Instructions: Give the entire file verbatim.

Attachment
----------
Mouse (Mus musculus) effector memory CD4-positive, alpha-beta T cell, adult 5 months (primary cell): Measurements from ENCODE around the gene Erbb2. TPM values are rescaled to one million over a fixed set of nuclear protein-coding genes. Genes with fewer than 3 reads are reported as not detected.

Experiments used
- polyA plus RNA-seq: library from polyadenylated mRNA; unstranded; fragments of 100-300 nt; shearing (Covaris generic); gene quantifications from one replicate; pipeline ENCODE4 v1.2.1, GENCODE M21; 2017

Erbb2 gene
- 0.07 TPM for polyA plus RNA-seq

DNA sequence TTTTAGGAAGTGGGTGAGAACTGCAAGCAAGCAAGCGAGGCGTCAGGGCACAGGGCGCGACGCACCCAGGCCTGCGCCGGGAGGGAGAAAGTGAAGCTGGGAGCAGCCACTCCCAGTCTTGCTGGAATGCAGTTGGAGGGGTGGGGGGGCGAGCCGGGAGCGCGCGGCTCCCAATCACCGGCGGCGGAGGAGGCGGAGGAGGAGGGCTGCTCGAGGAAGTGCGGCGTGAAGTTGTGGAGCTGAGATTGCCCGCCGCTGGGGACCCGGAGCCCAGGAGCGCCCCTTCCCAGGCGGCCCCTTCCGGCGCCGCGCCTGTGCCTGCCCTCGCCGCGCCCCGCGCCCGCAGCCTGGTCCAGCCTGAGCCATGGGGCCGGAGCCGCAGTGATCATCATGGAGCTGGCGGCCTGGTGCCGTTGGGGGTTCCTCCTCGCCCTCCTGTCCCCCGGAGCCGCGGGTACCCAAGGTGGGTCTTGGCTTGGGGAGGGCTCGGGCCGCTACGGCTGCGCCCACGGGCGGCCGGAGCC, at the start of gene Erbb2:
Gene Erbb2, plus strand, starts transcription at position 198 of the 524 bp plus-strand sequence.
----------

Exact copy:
Mouse (Mus musculus) effector memory CD4-positive, alpha-beta T cell, adult 5 months (primary cell): Measurements from ENCODE around the gene Erbb2. TPM values are rescaled to one million over a fixed set of nuclear protein-coding genes. Genes with fewer than 3 reads are reported as not detected.

Experiments used
- polyA plus RNA-seq: library from polyadenylated mRNA; unstranded; fragments of 100-300 nt; shearing (Covaris generic); gene quantifications from one replicate; pipeline ENCODE4 v1.2.1, GENCODE M21; 2017

Erbb2 gene
- 0.07 TPM for polyA plus RNA-seq

DNA sequence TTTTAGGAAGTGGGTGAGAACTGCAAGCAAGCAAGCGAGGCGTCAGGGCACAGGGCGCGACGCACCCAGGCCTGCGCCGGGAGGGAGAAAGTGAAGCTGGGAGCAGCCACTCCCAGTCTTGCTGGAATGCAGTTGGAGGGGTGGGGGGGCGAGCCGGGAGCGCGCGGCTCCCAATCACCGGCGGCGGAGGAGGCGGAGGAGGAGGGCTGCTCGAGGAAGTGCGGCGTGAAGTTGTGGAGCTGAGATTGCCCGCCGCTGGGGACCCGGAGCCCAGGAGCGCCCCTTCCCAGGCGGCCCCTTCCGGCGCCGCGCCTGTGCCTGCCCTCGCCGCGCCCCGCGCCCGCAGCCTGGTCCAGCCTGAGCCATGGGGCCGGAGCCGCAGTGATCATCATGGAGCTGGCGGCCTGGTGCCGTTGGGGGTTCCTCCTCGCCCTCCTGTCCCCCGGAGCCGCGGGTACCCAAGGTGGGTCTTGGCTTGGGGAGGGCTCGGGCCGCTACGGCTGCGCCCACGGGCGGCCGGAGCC, at the start of gene Erbb2:
Gene Erbb2, plus strand, starts transcription at position 198 of the 524 bp plus-strand sequence.